Though it would be wrong to paint what Josh talks about as a redemption arc – that isn’t how real life works, and as he says himself “Humans are a never-ending work in progress” – he is nevertheless in a good place. He’s healthy, both physically and upstairs. Relationships are good, he’s happy with his current living situation on the south coast, where he can walk his dog for miles along the seafront, and regularly meets up to play football with members of Architects, Royal Blood and The Xcerts.

He also feels wiser. Smooth seas not making for great sailors, he’s learned a lot about himself, and how to apply these lessons. And that’s strengthened the bonds he has with other people.

“I can turn up today, for example, when I went to a photoshoot, and everybody in my band knows my dog’s been really ill this weekend, and how important that is to my life,” he says. “Ten years ago, I would have walked in, and I wouldn't have wanted to have those conversations because there would have been a feeling of, ‘Come on, mate, get over it.’ But now we have more experience in life to understand how loss, loss of identity, or loss of happiness affects us every day. Some days it's alright to wake up and go, ‘I feel shit’. The amount of times in our band now, and in my friendships, where we will sit there and listen to each other for hours and hours – that’s something we were just not functionally able to do years ago.”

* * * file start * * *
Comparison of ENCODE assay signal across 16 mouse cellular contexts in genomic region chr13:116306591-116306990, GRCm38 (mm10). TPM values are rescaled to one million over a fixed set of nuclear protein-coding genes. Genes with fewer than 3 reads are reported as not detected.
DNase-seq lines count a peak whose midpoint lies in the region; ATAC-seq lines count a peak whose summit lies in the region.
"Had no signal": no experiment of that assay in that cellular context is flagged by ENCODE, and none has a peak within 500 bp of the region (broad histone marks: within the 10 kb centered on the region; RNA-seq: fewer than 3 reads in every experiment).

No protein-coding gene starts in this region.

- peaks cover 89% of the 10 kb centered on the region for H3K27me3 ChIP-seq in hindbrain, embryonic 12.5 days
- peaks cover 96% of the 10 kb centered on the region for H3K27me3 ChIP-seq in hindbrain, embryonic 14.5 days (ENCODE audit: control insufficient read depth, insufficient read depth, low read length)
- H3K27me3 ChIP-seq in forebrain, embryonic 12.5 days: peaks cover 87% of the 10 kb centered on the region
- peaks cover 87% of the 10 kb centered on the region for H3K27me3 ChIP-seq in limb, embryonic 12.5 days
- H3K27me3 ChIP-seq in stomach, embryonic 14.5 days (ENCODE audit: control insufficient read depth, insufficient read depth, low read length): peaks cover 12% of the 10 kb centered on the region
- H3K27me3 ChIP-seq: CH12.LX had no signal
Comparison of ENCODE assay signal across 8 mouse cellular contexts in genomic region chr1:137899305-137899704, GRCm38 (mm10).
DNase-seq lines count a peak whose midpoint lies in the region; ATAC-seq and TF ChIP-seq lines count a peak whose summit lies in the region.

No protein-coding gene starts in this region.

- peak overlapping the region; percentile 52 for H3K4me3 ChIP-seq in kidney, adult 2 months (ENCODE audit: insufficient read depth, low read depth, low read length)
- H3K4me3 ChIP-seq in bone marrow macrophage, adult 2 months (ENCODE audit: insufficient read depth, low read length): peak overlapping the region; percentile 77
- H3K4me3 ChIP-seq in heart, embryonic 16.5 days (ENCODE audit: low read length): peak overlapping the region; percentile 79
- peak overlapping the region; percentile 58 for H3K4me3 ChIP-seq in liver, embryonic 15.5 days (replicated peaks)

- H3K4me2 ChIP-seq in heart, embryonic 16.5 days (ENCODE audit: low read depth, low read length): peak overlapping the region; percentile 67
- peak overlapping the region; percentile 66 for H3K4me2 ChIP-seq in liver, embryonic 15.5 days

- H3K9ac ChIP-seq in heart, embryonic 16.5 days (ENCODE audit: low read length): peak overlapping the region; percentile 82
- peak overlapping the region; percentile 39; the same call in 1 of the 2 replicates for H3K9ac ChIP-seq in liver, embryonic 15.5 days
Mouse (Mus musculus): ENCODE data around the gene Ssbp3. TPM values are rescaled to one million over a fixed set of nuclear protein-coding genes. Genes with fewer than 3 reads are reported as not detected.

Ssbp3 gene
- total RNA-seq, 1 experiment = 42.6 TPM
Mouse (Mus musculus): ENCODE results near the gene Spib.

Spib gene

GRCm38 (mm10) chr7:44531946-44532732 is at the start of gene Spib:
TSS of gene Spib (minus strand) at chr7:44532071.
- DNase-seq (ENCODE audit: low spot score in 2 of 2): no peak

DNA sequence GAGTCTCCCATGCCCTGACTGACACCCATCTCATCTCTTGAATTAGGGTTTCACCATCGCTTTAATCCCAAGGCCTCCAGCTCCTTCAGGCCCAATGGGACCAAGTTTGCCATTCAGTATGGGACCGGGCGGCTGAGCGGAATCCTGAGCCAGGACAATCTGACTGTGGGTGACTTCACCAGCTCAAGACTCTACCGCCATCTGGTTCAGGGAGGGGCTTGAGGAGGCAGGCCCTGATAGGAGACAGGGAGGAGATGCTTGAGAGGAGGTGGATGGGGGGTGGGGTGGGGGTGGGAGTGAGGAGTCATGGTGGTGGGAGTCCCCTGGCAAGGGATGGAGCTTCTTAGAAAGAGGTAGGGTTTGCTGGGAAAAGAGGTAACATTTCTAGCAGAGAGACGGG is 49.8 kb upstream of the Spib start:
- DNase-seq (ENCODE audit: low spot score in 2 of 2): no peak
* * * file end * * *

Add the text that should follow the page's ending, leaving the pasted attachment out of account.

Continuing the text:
And though Josh says he doesn’t want to be a poster boy for anything, that’s he’s “just telling my story, my experience”, he knows what sharing can do for those who look to his lyrics for solace.

“I'm not here to be ‘that guy’, because I'm just about trying to get through it by myself,” he says with a warm smile. “But my inbox is full of messages from people, and I'm living out other people's fucking shit as well with them. And I'm sure I know there are a lot of my mates that are in bands are like that as well.”

“I've come to accept that the pursuit of happiness is a relentless work in progress, I've become comfortable that I'm never going to be happy for sustained periods of time. It's going to be fleeting. But it’s how you navigate those low moments that’s important.”

He comes back to Tyson Fury again.

“He’s normalising the crashes,” he says. “And he’s going, ‘Hey, you know what? What's even more important than that is the comeback.’”

You Me At Six's new album Truth Decay is released February 10 via Underdog Records / AWAL Recordings. They play the main stage of Reading & Leeds festival on August 25-27.